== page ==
Our Social Dilemma

“If you’re not paying for the product, then you are the product.”


Social media has become a part of our day-to-day life that it has almost become an extension of our body. We wake up and quickly check our phones to see if we missed anything. The Social Dilemma on Netflix delivers an anxious feeling for what the viewers will learn, especially in the end when social media is addressed. Many of those interviewed in the documentary were previously part of big social media companies like Facebook, Youtube, and Pinterest. The main focus was on Tristan Harris who worked at Google as a Design Ethicist and is now Co-Founder of the Center for Humane Technology. While working at Google, he made a PowerPoint called “A Call to Minimize Distraction & Respect Users’ Attention” which brought awareness to how users should pick what they want to see instead of having big companies telling them. The PowerPoint quickly got everyone’s attention and just in a couple of days, it was forgotten. Something that even we see in social media when it comes to movements or when there is a country going through an important change, we’ll talk about it for about a week and forget in a week. We won’t follow up if a change actually happened or if the problem is still going on.

We all know that once we put something on the internet it’ll always be there even if we delete it in a second because that’s how the internet works. However, when it comes to social media companies, they take it to the extreme of watching your every move so that they get to know who you are. They’ll study how long you look at a post, what the post is about and they’ll even know how you’re feeling. Their main focus is to keep you on their app and constantly engaged with liking, commenting, sharing, and sending direct messages. The three main things that they focus on are engagement, advertising, and growth. They need you to be engaged so that they’ll be able to make money off you by advertising what you’ll most likely click on and with that, their app and company are growing.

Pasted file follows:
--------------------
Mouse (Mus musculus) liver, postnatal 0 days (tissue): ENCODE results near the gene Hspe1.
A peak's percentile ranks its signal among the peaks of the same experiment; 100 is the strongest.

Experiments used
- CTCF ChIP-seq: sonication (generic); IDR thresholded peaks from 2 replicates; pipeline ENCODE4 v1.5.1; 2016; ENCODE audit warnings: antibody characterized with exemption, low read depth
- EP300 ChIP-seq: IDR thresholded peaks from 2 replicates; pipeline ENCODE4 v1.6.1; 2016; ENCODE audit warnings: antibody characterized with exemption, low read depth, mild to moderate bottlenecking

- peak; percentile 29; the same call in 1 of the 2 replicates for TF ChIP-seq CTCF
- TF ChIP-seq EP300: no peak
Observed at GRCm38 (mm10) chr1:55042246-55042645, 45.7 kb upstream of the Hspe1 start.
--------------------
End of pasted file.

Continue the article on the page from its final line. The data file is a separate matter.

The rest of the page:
Social media addiction is something that happens to everyone because our minds are vulnerable to begin with especially when we are in our pre-teen years. Another factor that social media has brought on is the increase in self-harm and suicides. There has been over 62% increase when it comes to self-harm in girls ages 15 to 19 while those that are 10 to 14 have over 189% increase since 2009 (Centers for Disease Control and Prevention). Suicides rates have increased by over 70% in girls ages 15 to 19 and those aged 10 to 14 have an increase of over 151% compared to the average from 2001 to 2010, according to the Centers for Disease Control and Prevention. Even former employees from social media companies have admitted that they have fallen into addiction and that there’s one app that they see more addiction to than the other. 

Many of us fear the day that AI (Artificial Intelligence) will rule the world but what we don’t know is that it’s already running the world. People who made these systems don’t have control of them because their existence is to evolve so that the company can make more money off of us. 

By the end of The Social Dilemma, the focus of this documentary wasn’t to get rid of social media and have everyone delete their accounts. Just like everything, there are pros and cons to social media. What this documentary is trying to say is that there needs to be a change in social media because without that change we will start seeing conditions within ourselves decline even more. There needs to be an outlaw in human futures because that’s where these companies are able to get money and study how they’ll be able to change the future. In the perfect words of Jaron Lanier, “I don’t hate them. I don’t wanna do any harm to Google or Facebook. I just want to reform them so that they don’t destroy the world.” This is why we need to reform social media, so that we can better the world and don’t become addicted. So that we won’t fall even lower as a society that struggles with mental health and doing things below average.